[Ads-l] Amalgamated Rust

Peter Reitan pjreitan at HOTMAIL.COM
Mon Feb 25 16:52:16 UTC 2019

Very few examples on newspapers.com.

I presume that "Amalgamated Rust" is a play on the early steel monopoly 
(1880s) Amalgamated Steel.  References to steel workers unions around 
1900 also refer to the "Almagated Steel Workers."  Replacing Steel with 
Rust for humorous effect might easily have been thought of independently 
by different people at different times.

There is a single example of something similar in a humorous story 
published in 1910.

"Chapter One - 'The airship is flying!' These words thrilled the host of 
willing workers in the offices of the Amalgamated Rust Scraping 
Corporation, Ltd.  All the pretty stenographers rushed to the elevator 
for the roof."

Chicago Tribune, October 2, 1910, Metropolitan Section, page 2.

A sports columnist from San Mateo named Ron Reid used it a couple times 
in the San Mateo Times in late-1960s.

------ Original Message ------
From: "Martin Kaminer" <martin.kaminer at gmail.com>
To: ADS-L at listserv.uga.edu
Sent: 2/24/2019 8:46:04 AM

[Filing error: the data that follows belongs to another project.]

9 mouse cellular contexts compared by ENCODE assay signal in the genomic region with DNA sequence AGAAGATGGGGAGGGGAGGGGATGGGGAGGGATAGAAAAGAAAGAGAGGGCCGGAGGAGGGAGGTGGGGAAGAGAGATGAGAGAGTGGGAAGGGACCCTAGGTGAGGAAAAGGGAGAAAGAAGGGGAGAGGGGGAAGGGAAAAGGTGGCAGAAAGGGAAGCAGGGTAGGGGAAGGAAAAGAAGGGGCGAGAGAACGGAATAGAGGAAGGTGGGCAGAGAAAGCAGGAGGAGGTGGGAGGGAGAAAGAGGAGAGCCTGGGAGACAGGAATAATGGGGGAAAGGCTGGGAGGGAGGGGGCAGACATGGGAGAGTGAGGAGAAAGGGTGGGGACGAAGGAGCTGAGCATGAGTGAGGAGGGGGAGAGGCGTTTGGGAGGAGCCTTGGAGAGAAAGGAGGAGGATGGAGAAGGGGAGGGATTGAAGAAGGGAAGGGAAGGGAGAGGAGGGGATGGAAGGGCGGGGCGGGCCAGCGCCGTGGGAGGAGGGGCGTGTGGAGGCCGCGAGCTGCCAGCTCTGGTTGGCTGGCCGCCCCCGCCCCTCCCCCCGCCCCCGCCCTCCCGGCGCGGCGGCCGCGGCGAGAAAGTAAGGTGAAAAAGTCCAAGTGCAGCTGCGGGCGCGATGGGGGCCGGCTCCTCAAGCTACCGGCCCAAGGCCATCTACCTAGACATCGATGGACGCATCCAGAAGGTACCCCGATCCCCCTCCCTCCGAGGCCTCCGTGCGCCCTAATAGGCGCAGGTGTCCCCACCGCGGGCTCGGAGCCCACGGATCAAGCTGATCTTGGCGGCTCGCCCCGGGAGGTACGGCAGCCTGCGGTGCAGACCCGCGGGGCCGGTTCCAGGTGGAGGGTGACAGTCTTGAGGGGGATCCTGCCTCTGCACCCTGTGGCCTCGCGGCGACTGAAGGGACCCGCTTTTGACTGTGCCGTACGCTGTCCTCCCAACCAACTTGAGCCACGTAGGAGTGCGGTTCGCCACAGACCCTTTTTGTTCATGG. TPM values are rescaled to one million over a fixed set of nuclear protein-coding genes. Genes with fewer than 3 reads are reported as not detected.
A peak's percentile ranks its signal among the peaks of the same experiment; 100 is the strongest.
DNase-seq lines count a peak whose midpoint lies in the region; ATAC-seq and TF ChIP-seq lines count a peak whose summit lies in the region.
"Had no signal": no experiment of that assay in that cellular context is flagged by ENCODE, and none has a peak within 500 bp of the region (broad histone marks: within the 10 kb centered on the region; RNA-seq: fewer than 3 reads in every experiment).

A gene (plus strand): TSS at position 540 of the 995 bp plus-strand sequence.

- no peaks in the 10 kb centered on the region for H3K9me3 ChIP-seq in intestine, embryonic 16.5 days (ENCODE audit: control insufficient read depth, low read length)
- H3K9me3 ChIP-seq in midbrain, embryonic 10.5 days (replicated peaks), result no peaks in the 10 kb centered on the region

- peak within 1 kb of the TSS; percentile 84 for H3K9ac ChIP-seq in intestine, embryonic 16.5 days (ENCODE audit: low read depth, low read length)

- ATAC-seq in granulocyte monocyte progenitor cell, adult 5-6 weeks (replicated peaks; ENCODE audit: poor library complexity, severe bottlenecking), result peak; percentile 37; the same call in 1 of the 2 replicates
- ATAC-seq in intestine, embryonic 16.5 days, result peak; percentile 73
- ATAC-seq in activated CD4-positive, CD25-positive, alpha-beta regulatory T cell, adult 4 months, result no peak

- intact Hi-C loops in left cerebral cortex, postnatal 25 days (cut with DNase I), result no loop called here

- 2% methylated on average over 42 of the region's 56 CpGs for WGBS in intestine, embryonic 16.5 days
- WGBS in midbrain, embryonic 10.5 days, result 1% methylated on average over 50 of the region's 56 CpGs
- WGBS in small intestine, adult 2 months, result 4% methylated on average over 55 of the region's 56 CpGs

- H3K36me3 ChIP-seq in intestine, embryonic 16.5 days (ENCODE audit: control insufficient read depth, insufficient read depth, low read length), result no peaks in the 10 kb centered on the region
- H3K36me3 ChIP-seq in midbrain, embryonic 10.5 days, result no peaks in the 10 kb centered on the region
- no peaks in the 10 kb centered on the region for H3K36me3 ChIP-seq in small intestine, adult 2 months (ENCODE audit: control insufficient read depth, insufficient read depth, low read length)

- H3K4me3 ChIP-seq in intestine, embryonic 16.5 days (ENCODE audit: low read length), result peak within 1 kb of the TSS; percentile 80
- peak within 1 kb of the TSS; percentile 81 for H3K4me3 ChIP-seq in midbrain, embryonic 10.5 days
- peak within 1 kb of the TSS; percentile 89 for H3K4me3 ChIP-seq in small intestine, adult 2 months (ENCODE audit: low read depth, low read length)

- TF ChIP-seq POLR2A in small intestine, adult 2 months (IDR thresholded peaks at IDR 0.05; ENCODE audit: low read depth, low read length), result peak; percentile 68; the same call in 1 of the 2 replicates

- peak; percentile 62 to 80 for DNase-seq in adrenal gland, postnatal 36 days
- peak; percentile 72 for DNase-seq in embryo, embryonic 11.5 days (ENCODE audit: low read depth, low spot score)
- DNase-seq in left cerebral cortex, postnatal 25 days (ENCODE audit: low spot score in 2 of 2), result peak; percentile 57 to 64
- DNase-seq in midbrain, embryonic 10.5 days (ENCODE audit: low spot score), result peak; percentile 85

Subject: Amalgamated Rust

>---------------------- Information from the mail header -----------------------
>Sender:       American Dialect Society <ADS-L at LISTSERV.UGA.EDU>
>Poster:       Martin Kaminer <martin.kaminer at GMAIL.COM>
>Subject:      Amalgamated Rust
>I used the phrase Amalgamated Rust (humorous name of
>generic/fictitious corporation) recently and a friend asked me about
>it.  I always thought it originated from a Bob & Ray routine but that
>turns out not to be the case.  A quick search turned up a few
>instances in economics textbooks but not much. Interested in any
>information anyone has about frequency or origin.
>Martin Kaminer
>The American Dialect Society - http://www.americandialect.org

The American Dialect Society - http://www.americandialect.org

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